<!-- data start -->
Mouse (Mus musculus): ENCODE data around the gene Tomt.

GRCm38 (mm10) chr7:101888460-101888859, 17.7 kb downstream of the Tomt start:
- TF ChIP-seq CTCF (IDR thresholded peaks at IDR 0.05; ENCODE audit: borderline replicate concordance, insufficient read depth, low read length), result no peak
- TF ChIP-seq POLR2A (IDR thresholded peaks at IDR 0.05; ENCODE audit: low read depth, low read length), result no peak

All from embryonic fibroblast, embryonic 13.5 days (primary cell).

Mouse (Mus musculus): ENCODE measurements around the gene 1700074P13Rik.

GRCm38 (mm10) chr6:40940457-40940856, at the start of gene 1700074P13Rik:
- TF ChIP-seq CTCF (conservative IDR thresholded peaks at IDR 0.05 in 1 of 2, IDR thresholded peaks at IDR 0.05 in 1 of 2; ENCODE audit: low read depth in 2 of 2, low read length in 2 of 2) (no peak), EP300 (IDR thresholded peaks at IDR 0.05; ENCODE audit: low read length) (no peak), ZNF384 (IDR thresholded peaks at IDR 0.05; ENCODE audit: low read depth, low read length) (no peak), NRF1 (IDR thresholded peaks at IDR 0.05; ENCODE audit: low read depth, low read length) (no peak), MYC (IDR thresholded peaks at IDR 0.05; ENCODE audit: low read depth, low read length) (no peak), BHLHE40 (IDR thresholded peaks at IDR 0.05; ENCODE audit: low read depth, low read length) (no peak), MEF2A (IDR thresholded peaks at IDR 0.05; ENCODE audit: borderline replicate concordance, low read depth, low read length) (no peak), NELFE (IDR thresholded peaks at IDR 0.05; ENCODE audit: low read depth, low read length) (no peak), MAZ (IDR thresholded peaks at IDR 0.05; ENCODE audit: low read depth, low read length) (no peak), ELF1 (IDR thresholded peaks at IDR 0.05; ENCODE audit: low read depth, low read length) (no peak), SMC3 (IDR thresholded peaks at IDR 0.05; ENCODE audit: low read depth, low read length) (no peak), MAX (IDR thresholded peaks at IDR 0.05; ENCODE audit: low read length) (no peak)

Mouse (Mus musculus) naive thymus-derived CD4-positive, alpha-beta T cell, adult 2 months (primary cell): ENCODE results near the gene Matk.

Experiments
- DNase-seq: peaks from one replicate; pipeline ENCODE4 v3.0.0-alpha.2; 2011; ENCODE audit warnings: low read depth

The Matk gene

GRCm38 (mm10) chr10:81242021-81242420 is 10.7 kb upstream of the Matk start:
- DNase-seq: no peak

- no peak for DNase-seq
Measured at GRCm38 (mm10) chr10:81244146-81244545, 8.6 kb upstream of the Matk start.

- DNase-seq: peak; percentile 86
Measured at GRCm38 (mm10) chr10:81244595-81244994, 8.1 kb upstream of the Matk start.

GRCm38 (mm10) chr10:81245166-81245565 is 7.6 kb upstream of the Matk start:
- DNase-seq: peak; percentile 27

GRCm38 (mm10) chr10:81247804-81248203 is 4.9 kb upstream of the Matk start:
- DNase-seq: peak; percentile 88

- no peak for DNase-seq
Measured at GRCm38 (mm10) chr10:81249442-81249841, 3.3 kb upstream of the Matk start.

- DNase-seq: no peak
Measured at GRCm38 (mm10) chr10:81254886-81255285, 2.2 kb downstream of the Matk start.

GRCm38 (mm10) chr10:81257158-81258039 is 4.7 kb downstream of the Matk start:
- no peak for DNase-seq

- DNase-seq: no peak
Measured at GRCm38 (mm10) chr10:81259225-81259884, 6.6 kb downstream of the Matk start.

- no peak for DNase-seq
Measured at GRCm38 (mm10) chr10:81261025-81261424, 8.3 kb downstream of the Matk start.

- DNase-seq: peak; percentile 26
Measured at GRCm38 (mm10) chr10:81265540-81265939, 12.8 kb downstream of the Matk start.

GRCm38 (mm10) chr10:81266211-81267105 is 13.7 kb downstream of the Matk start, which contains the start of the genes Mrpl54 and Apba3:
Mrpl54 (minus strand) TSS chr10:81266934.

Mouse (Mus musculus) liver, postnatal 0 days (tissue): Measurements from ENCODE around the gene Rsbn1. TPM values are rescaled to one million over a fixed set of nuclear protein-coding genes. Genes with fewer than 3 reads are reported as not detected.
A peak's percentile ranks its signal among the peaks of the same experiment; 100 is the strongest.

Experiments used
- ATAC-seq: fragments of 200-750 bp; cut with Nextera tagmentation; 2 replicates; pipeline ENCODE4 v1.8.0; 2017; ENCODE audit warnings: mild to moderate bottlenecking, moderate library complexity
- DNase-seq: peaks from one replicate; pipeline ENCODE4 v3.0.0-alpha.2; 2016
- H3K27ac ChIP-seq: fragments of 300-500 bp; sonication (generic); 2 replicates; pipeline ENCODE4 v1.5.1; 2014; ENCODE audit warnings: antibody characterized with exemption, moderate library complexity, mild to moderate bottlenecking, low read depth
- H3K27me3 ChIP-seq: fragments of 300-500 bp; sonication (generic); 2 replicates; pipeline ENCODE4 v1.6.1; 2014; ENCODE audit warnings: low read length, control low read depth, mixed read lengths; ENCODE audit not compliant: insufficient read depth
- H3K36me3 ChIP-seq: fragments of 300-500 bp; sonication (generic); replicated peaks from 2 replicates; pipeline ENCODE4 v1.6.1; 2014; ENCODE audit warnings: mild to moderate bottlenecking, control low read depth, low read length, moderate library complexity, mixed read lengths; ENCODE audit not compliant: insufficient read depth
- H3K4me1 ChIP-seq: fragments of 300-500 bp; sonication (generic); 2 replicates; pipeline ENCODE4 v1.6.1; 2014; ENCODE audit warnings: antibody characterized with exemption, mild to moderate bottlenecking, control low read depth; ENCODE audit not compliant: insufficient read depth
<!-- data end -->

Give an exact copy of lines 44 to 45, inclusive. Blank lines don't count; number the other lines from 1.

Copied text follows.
- H3K36me3 ChIP-seq: fragments of 300-500 bp; sonication (generic); replicated peaks from 2 replicates; pipeline ENCODE4 v1.6.1; 2014; ENCODE audit warnings: mild to moderate bottlenecking, control low read depth, low read length, moderate library complexity, mixed read lengths; ENCODE audit not compliant: insufficient read depth
- H3K4me1 ChIP-seq: fragments of 300-500 bp; sonication (generic); 2 replicates; pipeline ENCODE4 v1.6.1; 2014; ENCODE audit warnings: antibody characterized with exemption, mild to moderate bottlenecking, control low read depth; ENCODE audit not compliant: insufficient read depth